|Dimensions||14 x 10 x 6 in|
4lb of season fresh California Easy Peel Mandarins hand picked and packed to perfection in our Grown In California gift box.
|Dimensions||14 x 10 x 6 in|
Orange,Tangerine and Mandarin, common name for citrus fruit of several trees. Different varieties include the sweet orange, the sour orange, and the mandarin orange, or tangerine.
The Navel Orange, so named for their “belly button” at the blossom end, were discovered in the 1820’s as an unusual growth on a Salata tree in Salvador, Brazil, but are believed to have originated in China. It’s a large seedless fruit, that’s juicy and sweet with thick skins that make it easy to peel and section for eating. The Cara Cara resembles a regular Navel, but the inside is a gorgeous deep salmon color. The taste is sweet and juicy. This unique variety originated at the Hacienda Cara Cara in Venezuela in the early 1970s, and are a new addition to the California, San Joaquin Valley.
Valencia, first named Excelsior, is considered the worlds most important orange. Believed to be of Spanish origin, the variety actually became of interest in the Azores and is almost certainly of old Portuguese origin. The rind is thin and leathery, the interior bright orange, with a high juice content and sweet flavor. Valencias typically have 2-4 seeds per fruit.
Tangerine Tangerine is the common name for a variety of Mandarin orange. The mandarin orange is native to southeastern Asia and has been widely cultivated in orange-growing regions of the world. The tangerine resembles the orange but is smaller and oblate in shape and has a more pungent odor, a thinner rind, and sections that may be readily separated. It has a food value comparable to that of the orange, but the fruit is more delicate and subject to damage in handling.
Satsuma Mandarin The Satsuma Mandarin is believed to have originated in Japan probably in the mid-sixth century A.D. It acquired its name in 1878 by the wife of Gen. Van Valkenberg, the U.S. Minister to Japan. Satsuma’s have a mild sweet flavor, full of juice, virtually no seeds, pebbly in texture and the interior is a bright orange. This fruit peels and segments easily.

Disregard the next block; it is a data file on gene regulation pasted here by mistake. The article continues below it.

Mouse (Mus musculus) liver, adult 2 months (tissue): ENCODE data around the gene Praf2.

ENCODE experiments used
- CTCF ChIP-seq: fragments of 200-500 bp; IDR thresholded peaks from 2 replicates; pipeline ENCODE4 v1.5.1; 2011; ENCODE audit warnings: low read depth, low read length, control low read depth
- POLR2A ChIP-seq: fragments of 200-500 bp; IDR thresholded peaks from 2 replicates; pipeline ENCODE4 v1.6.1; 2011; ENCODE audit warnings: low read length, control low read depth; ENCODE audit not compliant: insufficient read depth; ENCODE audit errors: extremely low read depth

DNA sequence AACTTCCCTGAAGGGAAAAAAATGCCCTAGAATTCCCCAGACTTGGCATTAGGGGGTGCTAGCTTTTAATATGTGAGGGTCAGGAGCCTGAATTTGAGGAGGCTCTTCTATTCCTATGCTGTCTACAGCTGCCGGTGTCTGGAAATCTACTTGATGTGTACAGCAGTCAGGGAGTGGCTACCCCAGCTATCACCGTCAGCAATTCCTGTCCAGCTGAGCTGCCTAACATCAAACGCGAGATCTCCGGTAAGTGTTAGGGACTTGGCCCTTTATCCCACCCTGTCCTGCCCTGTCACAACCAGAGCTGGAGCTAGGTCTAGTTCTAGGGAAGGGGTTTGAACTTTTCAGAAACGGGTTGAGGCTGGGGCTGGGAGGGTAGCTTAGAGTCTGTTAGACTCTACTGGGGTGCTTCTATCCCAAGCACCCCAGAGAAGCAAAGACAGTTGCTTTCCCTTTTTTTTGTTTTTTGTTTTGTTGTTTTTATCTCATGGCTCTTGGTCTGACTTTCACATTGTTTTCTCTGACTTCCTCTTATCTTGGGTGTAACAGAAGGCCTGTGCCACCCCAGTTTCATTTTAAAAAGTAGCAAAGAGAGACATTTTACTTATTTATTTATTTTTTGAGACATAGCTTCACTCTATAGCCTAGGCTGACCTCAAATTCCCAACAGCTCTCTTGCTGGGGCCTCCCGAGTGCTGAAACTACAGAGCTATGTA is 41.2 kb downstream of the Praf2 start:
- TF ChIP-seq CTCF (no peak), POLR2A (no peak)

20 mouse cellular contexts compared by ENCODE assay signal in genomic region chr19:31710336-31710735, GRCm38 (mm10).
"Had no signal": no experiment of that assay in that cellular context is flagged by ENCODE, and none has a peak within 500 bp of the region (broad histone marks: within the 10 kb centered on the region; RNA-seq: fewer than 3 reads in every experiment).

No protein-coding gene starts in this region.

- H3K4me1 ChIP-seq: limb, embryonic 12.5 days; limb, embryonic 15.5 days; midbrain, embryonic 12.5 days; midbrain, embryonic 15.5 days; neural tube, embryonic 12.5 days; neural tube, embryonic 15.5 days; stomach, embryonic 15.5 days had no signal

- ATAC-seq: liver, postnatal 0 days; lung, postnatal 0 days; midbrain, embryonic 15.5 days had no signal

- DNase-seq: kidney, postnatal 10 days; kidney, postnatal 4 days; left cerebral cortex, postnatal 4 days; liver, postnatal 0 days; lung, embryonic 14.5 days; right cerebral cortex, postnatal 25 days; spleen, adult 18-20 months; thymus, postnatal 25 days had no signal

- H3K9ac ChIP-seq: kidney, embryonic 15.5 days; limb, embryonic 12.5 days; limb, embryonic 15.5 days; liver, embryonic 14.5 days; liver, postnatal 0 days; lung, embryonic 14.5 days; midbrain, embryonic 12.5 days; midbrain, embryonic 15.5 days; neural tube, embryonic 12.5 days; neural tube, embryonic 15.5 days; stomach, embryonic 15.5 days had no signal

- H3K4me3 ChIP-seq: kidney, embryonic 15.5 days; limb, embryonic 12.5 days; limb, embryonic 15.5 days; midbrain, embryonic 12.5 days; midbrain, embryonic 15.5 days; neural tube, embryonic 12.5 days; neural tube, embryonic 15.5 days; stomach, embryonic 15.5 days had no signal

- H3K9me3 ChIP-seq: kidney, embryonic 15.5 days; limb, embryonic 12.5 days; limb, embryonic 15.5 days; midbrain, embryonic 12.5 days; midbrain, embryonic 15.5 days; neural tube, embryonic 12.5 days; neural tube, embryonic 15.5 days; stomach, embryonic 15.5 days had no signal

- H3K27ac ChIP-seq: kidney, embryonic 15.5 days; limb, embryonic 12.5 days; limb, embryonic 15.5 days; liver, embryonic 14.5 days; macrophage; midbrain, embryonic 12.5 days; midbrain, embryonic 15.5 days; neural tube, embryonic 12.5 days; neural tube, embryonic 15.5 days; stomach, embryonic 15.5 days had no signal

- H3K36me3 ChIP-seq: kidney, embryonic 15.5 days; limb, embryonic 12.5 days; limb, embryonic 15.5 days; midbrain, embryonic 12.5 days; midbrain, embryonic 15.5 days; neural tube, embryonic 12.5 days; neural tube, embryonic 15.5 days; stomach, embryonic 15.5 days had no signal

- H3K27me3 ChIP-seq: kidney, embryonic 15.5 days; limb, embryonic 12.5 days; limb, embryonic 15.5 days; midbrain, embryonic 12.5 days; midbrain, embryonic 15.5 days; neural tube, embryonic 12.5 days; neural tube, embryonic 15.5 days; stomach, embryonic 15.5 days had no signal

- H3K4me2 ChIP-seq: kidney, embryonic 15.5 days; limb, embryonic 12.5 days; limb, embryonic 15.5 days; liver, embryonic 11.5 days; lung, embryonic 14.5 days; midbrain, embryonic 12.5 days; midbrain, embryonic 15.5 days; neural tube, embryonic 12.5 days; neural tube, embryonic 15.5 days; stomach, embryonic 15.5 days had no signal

The fruit of all these varieties is technically a hesperidium, a kind of berry. It consists of several easily separated carpels, or sections, each containing several seeds and many juice cells, covered by a leathery exocarp, or skin, containing numerous oil glands. Orange trees are evergreens, seldom exceeding 9 m (30 ft) in height. The leaves are oval and glossy and the flowers are white and fragrant. Three essential oils are obtained from oranges: oil of orange, obtained from the rind of the fruit and used principally as a flavoring agent; oil of petigrain, obtained from the leaves and twigs and used in perfumery; and oil of neroli, obtained from the blossoms and used in flavorings and perfumes.
In the United States the principal orange-producing states are Florida, California, Texas, and Arizona. From 1991 to 1992 the yield of oranges in the United States was about 10 million metric tons. The principal crops of the western growers consist of the Valencia and the Bahia, or Washington navel orange, imported from Bahia, Brazil, in 1870, and developed in Washington, D.C., by the U.S. Department of Agriculture. The navel orange is a seedless orange, with medium-thick rind, in which a second small, or abortive, orange grows. A variety of the Washington navel orange is the principal orange product of Texas.
The sour orange is cultivated to a limited extent for marmalade and to provide rootstock for less vigorous strains. About 20 percent of the total crop of oranges is sold as whole fruit; the remainder is used in preparing frozen and canned orange juice, extracts, and preserves.
Basic Nutritional Facts:
Oranges belong to the genus Citrus, of the family Rutaceae. The sweet orange is classified as Citrus sinensis; the sour, or Seville, orange as Citrus aurantium; and the mandarin orange, or tangerine, as Citrus reticulata.